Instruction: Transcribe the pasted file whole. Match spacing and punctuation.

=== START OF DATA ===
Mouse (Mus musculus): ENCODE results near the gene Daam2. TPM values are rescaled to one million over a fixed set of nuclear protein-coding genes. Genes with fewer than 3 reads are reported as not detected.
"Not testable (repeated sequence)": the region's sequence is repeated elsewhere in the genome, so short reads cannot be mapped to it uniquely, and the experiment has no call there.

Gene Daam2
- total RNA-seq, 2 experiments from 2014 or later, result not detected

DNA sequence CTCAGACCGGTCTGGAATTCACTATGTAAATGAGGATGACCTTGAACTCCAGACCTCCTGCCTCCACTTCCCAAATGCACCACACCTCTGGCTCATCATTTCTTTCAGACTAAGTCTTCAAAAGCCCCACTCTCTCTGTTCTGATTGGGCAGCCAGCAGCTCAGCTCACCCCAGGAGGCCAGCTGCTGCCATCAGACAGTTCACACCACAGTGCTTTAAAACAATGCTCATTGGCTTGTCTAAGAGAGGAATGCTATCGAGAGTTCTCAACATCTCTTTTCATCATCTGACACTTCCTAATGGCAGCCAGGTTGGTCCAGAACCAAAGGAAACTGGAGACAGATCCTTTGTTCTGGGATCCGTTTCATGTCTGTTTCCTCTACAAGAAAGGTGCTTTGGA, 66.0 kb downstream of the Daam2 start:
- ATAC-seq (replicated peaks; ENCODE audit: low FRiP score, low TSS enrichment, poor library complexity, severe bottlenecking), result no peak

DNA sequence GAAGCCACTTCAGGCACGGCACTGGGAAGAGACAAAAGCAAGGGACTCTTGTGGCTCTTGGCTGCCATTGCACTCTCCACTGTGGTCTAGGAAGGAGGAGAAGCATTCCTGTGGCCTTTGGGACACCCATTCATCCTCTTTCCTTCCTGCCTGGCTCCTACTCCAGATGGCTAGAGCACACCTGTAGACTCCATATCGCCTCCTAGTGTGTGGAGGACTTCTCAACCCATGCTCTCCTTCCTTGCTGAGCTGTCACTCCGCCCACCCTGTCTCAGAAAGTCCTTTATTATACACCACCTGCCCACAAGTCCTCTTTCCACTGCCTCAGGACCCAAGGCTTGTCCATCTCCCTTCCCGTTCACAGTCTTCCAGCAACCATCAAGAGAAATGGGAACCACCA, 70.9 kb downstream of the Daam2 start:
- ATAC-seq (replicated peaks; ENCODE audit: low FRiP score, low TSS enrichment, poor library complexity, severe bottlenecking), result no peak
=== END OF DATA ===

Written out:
Mouse (Mus musculus): ENCODE results near the gene Daam2. TPM values are rescaled to one million over a fixed set of nuclear protein-coding genes. Genes with fewer than 3 reads are reported as not detected.
"Not testable (repeated sequence)": the region's sequence is repeated elsewhere in the genome, so short reads cannot be mapped to it uniquely, and the experiment has no call there.

Gene Daam2
- total RNA-seq, 2 experiments from 2014 or later, result not detected

DNA sequence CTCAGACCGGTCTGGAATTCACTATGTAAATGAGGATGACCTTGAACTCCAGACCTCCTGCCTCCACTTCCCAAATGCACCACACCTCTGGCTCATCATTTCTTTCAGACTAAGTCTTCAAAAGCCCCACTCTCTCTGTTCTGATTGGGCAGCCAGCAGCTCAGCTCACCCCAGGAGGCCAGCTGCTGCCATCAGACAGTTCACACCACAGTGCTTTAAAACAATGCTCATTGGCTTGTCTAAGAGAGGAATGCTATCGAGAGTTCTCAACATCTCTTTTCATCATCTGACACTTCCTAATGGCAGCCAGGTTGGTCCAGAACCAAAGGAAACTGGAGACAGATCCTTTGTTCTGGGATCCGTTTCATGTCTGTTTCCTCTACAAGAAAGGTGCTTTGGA, 66.0 kb downstream of the Daam2 start:
- ATAC-seq (replicated peaks; ENCODE audit: low FRiP score, low TSS enrichment, poor library complexity, severe bottlenecking), result no peak

DNA sequence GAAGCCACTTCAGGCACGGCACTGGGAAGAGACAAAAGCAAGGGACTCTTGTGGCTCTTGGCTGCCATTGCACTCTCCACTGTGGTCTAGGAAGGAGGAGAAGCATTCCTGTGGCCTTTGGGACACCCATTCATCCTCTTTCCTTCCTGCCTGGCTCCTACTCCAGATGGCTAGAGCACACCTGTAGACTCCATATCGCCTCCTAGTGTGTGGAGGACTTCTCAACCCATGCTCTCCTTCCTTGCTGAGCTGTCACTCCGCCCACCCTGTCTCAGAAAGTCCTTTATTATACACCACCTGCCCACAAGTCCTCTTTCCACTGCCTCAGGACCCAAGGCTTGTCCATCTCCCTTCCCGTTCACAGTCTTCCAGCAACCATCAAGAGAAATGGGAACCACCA, 70.9 kb downstream of the Daam2 start:
- ATAC-seq (replicated peaks; ENCODE audit: low FRiP score, low TSS enrichment, poor library complexity, severe bottlenecking), result no peak